Friday, December 23, 2011

Atmospheric Optics: The Glory

Airplane shadow in a glory

Spotted out the plane window over western Arkansas. Well, I said I was going to do more science posts, so why not start with this thing?

It's called a glory because it looks like the archetypal halo around the head of a saint. You see them directly opposite the Sun (so always below the horizon) in clouds of uniformly-sized drops of water. The exact formation mechanism is not known, but we have clues. The light in the center is polarized, so there must be at least one reflection inside the droplet, as well as two refractions (entering the drop and leaving the drop). And obviously, since we see them opposite the sun, the light must be bent around 180º (light going away from the Sun has to be turned completely around to come back to your eye). More sophisticated analysis shows most of the brightness is due to one reflection inside the water drop.

But it's not possible to turn the light 180º! At least, not with only one reflection and two refractions! So the explanation is that the light travels briefly along the surface of the drop as a surface wave. A diagram, and more explanation, can be found here.

A light ray enters one side of a drop and comes out the other side. A different ray enters where the first exits, and exits where the first enters. They interfere with each other, which causes the colored rings.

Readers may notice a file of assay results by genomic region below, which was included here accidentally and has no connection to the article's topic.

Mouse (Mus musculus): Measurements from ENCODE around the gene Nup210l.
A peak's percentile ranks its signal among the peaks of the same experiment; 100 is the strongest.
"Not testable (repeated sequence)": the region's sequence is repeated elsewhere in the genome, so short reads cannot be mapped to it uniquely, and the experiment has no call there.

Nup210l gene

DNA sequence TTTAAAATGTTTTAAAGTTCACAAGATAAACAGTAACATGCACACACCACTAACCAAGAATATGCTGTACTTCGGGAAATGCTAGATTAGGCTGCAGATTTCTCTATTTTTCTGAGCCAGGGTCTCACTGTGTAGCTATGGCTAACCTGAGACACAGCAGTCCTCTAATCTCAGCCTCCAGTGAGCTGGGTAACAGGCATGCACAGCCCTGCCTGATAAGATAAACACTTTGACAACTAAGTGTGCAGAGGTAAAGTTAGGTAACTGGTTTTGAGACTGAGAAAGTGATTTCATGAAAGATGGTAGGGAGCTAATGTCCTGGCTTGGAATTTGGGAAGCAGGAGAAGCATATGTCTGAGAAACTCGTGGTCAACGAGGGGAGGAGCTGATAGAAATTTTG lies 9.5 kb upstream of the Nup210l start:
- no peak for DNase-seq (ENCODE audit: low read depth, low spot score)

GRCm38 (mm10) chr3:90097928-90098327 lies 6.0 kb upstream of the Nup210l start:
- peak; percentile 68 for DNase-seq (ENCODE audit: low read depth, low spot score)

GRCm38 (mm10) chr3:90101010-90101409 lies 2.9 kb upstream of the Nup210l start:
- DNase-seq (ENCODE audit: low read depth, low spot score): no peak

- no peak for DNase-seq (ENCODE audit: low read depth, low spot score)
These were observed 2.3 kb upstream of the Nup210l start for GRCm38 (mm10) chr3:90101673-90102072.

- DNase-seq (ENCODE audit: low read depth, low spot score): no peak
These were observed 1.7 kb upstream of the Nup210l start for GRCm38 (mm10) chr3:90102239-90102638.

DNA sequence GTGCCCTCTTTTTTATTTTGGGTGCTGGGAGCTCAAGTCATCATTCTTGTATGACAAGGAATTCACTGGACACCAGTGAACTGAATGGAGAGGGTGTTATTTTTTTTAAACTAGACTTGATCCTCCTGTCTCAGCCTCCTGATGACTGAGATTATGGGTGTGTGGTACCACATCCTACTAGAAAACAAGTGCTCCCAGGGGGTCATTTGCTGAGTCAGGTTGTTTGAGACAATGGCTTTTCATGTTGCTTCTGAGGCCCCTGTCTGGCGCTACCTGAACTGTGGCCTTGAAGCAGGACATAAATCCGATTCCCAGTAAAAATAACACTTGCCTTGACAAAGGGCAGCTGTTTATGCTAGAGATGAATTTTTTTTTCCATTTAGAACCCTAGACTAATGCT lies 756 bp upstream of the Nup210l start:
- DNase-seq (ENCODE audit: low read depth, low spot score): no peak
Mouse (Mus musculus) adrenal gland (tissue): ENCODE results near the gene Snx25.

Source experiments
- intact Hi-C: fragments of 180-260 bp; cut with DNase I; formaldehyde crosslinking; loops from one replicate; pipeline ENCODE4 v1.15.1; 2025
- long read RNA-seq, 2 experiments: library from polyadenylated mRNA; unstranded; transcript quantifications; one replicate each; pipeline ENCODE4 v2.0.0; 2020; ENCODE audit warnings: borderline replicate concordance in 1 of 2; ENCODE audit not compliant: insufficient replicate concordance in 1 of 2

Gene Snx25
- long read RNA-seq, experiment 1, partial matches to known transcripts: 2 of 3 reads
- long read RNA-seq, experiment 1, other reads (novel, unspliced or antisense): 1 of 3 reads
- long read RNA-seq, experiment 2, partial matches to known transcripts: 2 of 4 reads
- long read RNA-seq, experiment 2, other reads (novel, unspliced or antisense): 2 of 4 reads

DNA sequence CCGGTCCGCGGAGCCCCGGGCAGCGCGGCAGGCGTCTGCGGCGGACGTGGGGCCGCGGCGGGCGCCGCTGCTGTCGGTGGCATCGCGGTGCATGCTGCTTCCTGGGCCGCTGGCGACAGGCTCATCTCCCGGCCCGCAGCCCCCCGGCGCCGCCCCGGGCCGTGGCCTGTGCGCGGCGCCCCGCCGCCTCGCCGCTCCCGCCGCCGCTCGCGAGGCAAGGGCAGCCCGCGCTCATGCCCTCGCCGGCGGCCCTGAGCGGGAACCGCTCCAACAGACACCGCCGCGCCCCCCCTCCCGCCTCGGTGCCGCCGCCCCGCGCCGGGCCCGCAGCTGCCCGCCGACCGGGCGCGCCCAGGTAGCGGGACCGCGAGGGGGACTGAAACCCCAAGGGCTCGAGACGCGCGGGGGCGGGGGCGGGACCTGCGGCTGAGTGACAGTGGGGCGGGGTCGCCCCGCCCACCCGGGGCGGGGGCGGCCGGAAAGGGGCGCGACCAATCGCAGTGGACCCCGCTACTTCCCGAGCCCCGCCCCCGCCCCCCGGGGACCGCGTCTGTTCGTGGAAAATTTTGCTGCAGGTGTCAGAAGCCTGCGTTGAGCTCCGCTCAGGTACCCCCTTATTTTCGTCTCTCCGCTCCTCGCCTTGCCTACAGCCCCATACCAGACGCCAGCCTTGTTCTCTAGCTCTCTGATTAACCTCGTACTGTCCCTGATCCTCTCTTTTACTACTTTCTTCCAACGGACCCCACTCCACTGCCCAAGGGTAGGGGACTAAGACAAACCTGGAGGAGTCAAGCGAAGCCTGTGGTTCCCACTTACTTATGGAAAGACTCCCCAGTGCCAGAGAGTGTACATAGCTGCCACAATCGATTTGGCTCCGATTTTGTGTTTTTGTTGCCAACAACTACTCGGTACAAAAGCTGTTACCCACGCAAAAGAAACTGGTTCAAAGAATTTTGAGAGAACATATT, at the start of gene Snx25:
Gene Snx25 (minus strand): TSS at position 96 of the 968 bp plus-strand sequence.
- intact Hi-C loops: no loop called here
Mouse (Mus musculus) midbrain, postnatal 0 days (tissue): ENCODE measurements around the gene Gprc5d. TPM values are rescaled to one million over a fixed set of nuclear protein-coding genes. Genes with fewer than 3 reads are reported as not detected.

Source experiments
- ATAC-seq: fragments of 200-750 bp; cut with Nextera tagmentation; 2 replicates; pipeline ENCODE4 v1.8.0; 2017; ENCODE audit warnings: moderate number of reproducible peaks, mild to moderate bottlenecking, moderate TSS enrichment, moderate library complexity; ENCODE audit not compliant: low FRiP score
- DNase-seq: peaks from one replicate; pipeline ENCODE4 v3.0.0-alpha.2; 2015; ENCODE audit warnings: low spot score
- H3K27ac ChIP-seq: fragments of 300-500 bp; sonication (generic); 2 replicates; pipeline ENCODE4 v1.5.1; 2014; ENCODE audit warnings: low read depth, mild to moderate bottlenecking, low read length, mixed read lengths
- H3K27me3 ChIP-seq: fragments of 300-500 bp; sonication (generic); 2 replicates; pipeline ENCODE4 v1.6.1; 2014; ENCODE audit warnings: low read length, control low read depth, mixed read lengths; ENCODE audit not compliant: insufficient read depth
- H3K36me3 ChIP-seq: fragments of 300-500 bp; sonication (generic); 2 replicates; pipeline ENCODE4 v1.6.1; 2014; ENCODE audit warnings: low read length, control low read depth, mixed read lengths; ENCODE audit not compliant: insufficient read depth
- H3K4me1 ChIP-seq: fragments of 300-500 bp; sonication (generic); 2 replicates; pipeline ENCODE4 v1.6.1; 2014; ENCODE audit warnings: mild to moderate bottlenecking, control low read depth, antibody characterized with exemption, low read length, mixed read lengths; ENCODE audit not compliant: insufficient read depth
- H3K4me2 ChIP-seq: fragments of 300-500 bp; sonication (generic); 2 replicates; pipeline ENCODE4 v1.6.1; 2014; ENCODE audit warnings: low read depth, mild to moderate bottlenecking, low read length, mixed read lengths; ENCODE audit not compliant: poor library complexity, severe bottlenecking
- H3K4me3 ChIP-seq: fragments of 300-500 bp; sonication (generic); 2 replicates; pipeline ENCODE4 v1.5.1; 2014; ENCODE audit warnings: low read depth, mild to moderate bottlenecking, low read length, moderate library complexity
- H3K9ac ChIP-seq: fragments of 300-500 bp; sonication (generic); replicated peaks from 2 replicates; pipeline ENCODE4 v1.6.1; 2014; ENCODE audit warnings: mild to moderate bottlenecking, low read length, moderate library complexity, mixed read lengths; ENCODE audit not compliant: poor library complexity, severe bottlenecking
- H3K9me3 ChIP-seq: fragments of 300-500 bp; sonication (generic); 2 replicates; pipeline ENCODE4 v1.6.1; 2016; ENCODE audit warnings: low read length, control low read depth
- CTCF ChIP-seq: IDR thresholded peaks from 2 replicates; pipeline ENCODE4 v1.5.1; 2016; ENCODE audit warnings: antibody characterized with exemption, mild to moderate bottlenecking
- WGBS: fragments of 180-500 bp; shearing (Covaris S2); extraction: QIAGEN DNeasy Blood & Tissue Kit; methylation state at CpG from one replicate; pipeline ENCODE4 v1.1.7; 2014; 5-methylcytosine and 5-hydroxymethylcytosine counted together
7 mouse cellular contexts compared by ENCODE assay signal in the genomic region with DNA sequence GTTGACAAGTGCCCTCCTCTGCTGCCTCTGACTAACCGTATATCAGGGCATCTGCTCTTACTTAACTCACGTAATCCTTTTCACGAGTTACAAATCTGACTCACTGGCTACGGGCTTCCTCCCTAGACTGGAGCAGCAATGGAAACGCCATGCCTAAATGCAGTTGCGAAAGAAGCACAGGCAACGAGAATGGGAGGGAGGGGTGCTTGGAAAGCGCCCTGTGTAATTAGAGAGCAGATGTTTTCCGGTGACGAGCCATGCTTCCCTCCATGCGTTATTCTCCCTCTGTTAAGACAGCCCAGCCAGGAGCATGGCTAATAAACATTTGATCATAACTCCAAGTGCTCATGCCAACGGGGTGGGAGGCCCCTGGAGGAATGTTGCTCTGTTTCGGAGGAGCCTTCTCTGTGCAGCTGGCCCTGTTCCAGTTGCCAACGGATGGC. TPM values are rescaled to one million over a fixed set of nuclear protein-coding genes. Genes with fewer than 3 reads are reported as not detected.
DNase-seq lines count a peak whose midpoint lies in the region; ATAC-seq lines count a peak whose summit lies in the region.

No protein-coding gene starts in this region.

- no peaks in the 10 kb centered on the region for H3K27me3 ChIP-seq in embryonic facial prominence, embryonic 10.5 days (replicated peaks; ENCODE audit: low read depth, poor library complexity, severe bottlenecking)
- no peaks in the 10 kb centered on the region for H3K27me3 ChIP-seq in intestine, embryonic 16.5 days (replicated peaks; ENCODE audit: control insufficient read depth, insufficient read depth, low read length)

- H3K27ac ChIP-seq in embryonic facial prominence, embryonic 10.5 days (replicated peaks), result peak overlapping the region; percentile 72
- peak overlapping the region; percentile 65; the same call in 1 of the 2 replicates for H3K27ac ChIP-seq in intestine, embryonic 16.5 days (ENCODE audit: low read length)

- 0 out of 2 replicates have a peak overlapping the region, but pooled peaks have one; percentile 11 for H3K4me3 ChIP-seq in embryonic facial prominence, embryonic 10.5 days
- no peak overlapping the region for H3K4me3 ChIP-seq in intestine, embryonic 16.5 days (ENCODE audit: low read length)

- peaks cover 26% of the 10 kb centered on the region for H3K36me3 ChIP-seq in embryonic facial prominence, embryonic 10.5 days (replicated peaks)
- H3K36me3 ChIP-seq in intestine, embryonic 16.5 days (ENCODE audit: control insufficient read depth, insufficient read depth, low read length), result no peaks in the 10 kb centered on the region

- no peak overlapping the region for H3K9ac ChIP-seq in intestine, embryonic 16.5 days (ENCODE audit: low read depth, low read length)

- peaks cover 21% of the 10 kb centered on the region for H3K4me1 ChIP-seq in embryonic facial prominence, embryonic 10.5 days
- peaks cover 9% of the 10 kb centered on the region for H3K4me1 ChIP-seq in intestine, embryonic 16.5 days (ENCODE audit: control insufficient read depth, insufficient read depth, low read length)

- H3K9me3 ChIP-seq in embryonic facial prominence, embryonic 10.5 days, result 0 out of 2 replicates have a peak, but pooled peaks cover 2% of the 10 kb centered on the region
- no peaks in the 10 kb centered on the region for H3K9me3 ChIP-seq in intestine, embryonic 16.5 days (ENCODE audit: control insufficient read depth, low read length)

So the glory occurs directly opposite the Sun, which is the place where your shadow is. Therefore, your shadow will appear right in the center. In the top photo, you can tell I was sitting in the back of the plane. Like rainbows, glories aren't located at a physical place in space - every person sees a different glory. So if you and I were standing side by side looking at a glory, I would see the shadow of my head in the middle and yours off to the side, and you would see the shadow of your head in the middle and mine off to the side. Everyone sees their own glory, and no one else's.


That's the 'natural' picture of it - well, through a nasty, low-contrast aircraft window, anyways. I can make it easier to see by cranking the global contrast way up. The color has not been adjusted:

Stretched dynamic range Glory

Now you can clearly see the structure: Bright in the middle with colored rings outside.

Things which you'd never notice unless you knew to look.

1 comment:

  1. "Everyone sees their own glory, and no one else's."

    Not sure you meant that as a statement on the human condition, but it is rather fitting...